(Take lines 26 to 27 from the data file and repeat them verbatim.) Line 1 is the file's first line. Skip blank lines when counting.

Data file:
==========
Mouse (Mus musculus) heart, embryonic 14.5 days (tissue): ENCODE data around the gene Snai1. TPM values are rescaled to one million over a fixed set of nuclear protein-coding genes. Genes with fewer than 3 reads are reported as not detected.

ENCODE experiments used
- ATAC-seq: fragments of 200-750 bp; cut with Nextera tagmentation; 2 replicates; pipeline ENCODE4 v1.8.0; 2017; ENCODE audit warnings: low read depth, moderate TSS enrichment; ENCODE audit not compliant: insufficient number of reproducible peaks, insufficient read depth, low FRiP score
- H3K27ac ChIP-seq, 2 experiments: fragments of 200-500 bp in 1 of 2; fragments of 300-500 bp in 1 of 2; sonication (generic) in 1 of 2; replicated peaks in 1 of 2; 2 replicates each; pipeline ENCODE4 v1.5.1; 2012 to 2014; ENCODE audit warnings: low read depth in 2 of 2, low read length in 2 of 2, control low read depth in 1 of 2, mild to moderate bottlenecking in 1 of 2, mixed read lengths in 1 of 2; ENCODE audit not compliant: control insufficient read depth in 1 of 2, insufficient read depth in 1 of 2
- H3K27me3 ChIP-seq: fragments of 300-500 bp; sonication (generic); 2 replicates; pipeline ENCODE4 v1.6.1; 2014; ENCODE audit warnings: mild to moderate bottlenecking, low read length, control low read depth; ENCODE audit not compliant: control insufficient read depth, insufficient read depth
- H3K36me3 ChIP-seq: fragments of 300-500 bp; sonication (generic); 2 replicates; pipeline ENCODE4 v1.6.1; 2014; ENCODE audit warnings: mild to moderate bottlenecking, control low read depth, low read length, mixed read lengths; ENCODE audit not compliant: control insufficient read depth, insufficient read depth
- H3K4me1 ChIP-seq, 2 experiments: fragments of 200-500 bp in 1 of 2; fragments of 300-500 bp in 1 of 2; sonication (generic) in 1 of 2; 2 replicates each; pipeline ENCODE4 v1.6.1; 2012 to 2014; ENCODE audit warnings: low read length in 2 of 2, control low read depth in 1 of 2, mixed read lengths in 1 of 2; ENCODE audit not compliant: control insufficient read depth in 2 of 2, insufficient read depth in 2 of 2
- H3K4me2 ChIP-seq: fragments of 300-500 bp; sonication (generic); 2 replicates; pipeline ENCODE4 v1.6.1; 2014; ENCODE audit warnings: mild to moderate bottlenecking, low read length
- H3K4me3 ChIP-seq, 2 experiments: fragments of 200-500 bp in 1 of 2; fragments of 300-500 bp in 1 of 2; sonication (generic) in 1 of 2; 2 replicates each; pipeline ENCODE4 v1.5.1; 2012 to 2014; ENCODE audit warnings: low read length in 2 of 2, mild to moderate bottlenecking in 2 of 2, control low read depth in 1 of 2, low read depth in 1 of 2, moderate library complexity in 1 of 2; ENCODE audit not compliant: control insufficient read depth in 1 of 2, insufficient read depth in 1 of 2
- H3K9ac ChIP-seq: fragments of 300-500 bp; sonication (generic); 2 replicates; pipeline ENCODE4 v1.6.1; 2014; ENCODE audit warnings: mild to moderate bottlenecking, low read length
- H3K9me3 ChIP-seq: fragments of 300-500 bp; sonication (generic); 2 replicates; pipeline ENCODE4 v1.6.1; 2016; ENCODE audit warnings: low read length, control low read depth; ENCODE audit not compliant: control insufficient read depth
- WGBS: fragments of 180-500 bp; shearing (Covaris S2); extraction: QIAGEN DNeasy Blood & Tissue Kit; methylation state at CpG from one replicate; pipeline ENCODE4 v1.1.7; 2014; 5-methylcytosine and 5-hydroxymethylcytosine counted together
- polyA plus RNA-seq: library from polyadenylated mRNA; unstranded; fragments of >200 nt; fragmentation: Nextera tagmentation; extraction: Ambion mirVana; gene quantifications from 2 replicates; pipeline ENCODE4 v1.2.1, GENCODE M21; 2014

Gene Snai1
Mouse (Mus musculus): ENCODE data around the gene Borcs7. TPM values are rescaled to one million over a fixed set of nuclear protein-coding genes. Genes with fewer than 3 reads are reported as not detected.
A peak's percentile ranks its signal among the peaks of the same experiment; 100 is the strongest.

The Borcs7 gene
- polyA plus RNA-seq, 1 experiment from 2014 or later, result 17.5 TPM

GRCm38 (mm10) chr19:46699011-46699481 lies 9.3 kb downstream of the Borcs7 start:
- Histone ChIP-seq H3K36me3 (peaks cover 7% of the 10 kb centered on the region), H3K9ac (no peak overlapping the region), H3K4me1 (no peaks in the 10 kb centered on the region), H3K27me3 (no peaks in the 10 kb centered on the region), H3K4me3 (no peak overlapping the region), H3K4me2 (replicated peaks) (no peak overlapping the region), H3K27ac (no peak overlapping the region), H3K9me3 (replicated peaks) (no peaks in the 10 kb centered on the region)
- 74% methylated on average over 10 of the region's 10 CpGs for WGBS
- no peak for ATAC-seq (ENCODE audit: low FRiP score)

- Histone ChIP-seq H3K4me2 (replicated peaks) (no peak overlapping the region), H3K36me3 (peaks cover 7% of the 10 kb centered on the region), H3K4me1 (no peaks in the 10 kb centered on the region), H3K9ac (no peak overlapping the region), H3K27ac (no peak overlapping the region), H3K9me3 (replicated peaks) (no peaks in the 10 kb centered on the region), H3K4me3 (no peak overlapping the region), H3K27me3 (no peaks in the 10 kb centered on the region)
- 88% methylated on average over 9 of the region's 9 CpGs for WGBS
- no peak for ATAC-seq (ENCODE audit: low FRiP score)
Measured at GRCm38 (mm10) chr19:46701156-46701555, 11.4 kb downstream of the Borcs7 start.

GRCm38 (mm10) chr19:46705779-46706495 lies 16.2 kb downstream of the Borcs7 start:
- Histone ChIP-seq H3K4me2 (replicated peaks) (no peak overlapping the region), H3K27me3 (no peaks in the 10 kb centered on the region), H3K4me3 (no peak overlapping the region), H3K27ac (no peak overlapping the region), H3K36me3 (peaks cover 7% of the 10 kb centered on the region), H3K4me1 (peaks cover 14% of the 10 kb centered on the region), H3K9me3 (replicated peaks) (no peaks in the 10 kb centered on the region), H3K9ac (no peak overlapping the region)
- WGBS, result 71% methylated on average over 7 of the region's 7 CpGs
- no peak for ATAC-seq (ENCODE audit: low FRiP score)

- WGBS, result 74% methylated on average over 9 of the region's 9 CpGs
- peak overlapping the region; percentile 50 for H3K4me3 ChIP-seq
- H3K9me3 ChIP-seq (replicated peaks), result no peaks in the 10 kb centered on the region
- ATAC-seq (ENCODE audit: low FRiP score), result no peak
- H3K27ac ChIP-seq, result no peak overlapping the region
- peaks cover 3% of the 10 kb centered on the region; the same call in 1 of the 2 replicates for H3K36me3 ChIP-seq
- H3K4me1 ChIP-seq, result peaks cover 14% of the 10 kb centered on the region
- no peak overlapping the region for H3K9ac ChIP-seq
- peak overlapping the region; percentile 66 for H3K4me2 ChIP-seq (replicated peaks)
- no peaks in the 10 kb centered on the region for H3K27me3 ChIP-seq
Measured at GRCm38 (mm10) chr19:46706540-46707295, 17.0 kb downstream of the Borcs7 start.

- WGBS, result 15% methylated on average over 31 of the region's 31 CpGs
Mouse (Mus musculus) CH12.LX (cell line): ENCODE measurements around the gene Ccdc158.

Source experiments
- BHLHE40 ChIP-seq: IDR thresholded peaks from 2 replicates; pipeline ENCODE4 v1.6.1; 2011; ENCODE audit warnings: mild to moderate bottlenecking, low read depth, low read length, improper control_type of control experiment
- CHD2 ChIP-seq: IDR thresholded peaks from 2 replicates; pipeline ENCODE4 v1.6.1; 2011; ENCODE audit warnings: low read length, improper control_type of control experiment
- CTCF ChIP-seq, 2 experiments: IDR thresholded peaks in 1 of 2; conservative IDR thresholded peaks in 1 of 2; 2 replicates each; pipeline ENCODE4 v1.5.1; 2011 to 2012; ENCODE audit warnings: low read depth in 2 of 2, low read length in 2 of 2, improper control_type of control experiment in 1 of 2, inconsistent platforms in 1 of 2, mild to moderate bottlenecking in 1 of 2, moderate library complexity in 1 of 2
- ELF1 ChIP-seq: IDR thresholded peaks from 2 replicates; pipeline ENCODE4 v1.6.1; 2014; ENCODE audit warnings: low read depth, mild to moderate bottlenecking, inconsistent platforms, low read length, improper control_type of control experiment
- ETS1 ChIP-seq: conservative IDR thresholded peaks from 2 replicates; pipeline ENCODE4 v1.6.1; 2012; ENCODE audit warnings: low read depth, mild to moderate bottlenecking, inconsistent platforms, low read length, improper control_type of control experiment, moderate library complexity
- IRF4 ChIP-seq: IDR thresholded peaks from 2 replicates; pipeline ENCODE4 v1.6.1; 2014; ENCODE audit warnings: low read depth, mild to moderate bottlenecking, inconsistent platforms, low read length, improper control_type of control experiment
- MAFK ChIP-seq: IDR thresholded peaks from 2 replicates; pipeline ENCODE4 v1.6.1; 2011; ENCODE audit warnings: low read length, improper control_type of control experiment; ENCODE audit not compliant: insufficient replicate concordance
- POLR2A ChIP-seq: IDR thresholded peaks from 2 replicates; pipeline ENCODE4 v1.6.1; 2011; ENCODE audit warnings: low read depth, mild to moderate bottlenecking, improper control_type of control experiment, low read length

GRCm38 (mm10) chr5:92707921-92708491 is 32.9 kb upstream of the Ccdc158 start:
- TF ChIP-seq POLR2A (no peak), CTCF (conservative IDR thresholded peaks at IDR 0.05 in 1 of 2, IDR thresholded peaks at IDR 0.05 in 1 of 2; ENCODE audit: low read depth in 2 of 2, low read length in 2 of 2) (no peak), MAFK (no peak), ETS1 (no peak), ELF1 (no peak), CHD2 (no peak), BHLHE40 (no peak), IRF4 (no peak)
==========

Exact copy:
Measured at GRCm38 (mm10) chr19:46701156-46701555, 11.4 kb downstream of the Borcs7 start.

GRCm38 (mm10) chr19:46705779-46706495 lies 16.2 kb downstream of the Borcs7 start: